Decision-making in non bistable models

A striking feature of the proposed analysis is that it captures important properties of bistable switches models beyond the blanket hypotheses of the paper, i.e the assumption of a saddle point with strong time-scale separation and of two stable points. This is because, on the one hand, time-scale separation is a robust phenomenon even for moderate values of and, on the other hand, because of the ghost effect of the saddle point beyond the bifurcation. In that sense, the debate whether bistability is a necessary feature of the decision making processes is irrelevant to the results of the paper. For this reason, predictions made with our analysis in the vicinity of a saddle-node bifurcation apply beyond the bifurcation, that is, to models that are monostable and contain no saddle.

Delayed decision-making and decision reversibility

The mechanism of delayed decision making has strong biological relevance because it is related to potential reversibility. In state space, the long latency period of delayed decision takes place close to the separatrix of the basins of attraction. As a consequence, small perturbations have the ability to revert the switch during the entire latency period. This potential of reversibility might be particularly relevant for the long term potentiation model of Aslam. The importance of the model lies in its ability to reproduce experimental results, in particular to account for the different effects of applying inhibitors during the induction or the maintenance phase of L-LTP: if applied during the induction of L-LTP, protein synthesis inhibitors can block L-LTP but they do not reverse the potentiation when applied during the maintenance phase of L-LTP [29], [36]. Moreover blocking the CaMKII activity stops the L-LTP induction phase but not the maintenance phase [37], [38]. These observations are completely consistent with our explanation that small perturbations can revert the decision during the latency period, i.e close to the saddle point in state space, but not once the system has reached one of the two equilibria.

Future directions

The proposed analysis is purely deterministic. However, in real organisms, the decision-making process is affected by noise [39], [40]. Noise can affect the dynamics in many ways but clearly affects both the probability of switching and the time required to make a decision. An interesting extension of this work would be the analysis of stochastic systems in order to determine in which measure the local analysis remains a good predictor under the presence of noise. In this paper, we only studied models of decision-making at the intracellular level. However, bistability has been used to describe decision-making in other contexts such as collective decision in neuronal populations and insects colonies [41], [42]. Further work should determine what further insight could be gained from applying the proposed methodology to these systems.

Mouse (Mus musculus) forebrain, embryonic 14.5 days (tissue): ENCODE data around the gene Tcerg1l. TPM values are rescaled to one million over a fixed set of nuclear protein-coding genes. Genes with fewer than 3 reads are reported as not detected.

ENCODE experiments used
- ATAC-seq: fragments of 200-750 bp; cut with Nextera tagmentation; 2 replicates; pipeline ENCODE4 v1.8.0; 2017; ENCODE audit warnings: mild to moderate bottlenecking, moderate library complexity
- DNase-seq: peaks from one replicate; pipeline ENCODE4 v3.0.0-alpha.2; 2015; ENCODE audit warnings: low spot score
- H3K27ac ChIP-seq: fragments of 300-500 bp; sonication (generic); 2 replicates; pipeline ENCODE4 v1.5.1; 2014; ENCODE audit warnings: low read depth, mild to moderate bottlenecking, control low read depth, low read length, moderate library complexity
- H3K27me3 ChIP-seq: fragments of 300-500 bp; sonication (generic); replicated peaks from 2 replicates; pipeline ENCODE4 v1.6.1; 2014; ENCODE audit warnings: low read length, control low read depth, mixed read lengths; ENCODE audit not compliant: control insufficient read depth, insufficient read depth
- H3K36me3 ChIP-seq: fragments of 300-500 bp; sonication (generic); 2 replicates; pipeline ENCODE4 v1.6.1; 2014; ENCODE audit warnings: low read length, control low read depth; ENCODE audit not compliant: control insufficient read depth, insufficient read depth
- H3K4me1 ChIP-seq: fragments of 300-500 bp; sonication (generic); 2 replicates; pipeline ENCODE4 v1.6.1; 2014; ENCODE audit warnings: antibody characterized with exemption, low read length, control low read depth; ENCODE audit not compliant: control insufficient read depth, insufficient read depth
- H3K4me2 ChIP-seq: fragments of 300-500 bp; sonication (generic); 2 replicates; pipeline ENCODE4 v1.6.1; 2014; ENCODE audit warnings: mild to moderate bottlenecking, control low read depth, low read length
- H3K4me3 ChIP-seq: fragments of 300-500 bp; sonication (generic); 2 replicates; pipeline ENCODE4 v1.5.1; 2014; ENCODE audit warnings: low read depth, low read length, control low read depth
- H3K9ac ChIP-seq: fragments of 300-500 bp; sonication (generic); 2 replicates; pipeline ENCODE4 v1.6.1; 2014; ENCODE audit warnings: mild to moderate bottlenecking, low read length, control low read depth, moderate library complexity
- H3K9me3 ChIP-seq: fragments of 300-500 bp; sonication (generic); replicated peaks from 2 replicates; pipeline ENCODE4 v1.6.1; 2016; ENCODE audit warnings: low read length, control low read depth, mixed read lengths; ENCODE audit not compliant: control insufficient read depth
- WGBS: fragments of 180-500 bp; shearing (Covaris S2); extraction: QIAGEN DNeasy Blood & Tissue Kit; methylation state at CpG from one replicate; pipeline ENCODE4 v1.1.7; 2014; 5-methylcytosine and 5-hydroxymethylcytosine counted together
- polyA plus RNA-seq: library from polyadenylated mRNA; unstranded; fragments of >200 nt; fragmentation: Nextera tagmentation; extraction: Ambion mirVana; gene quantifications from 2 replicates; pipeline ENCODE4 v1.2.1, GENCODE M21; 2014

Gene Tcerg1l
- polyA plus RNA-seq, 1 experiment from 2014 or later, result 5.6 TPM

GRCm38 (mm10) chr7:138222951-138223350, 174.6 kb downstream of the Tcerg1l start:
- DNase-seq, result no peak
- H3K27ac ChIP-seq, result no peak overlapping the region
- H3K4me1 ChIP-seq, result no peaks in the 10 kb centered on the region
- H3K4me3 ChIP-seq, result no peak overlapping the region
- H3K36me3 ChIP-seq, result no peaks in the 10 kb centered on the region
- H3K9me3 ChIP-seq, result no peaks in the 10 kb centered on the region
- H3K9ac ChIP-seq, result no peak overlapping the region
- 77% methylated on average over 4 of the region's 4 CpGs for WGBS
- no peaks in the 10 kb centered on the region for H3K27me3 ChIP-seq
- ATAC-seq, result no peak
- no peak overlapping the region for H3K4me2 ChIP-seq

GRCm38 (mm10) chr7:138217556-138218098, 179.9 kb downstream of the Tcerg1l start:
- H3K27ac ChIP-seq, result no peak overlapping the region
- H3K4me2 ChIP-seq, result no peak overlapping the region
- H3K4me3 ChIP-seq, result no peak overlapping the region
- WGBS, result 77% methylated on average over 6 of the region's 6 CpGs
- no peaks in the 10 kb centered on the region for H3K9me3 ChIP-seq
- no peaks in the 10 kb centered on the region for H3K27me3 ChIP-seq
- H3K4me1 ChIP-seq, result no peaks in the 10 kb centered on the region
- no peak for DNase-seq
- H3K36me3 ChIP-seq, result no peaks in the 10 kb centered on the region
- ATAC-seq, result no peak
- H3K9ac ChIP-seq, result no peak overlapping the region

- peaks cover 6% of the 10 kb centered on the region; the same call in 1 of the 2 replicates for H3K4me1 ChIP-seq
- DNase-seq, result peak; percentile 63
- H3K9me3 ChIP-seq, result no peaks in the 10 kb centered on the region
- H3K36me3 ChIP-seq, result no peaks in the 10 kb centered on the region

Supporting Information

Table S1.

Parameters for the model of Eißing, all in [3].


Table S2.

Parameters for the model of Schliemann [9].


Table S3.

Parameters for the model of Aslam [6].


Author Contributions

Conceived and designed the experiments: LT EB RS. Performed the experiments: LT. Analyzed the data: LT. Contributed reagents/materials/analysis tools: LT. Wrote the paper: LT RS.


  1. 1. Tyson J, Albert R, Goldbeter A, Ruoff P, Sible J (2008) Biological switches and clocks. J R Soc Interface 5: S1–S8.
  2. 2. Kapuy O, He E, Uhlmann F, Novak B (2009) Mitotic exit in mammalian cells. Mol Syst Biol 5:
  3. 3. Eißing T, Conzelmann H, Gilles E, Allgöwer F, Bullinger E (2004) Bistability analyses of a caspase activation model for receptor-induced apoptosis. J Biol Chem 279: 36892–36897.
  4. 4. Legewie S, Blüthgen N, Herzel H (2006) Mathematical modeling identifies inhibitors of apoptosis as mediators of positive feedback and bistability. PLoS Comput Biol 2:
  5. 5. Yan SJ, Zartman JJ, Zhang M, Scott A, Shvartsman S, et al. (2009) Bistability coordinates activation of the EGFR and DPP pathways in drosophila vein differentiation. Mol Syst Biol 5:
  6. 6. Aslam N, Kubota Y, Wells D, Shouval HZ (2009) Translational switch for long-term maintenance of synaptic plasticity. Mol Syst Biol 5:
  7. 7. Kellershohn N, Laurent M (2001) Prion diseases: Dynamics of the infection and properties of the bistable transition. Biophys J 81: 2517–2529.
  8. 8. Kitano H (2007) Towards a theory of biological robustness. Mol Syst Biol 3: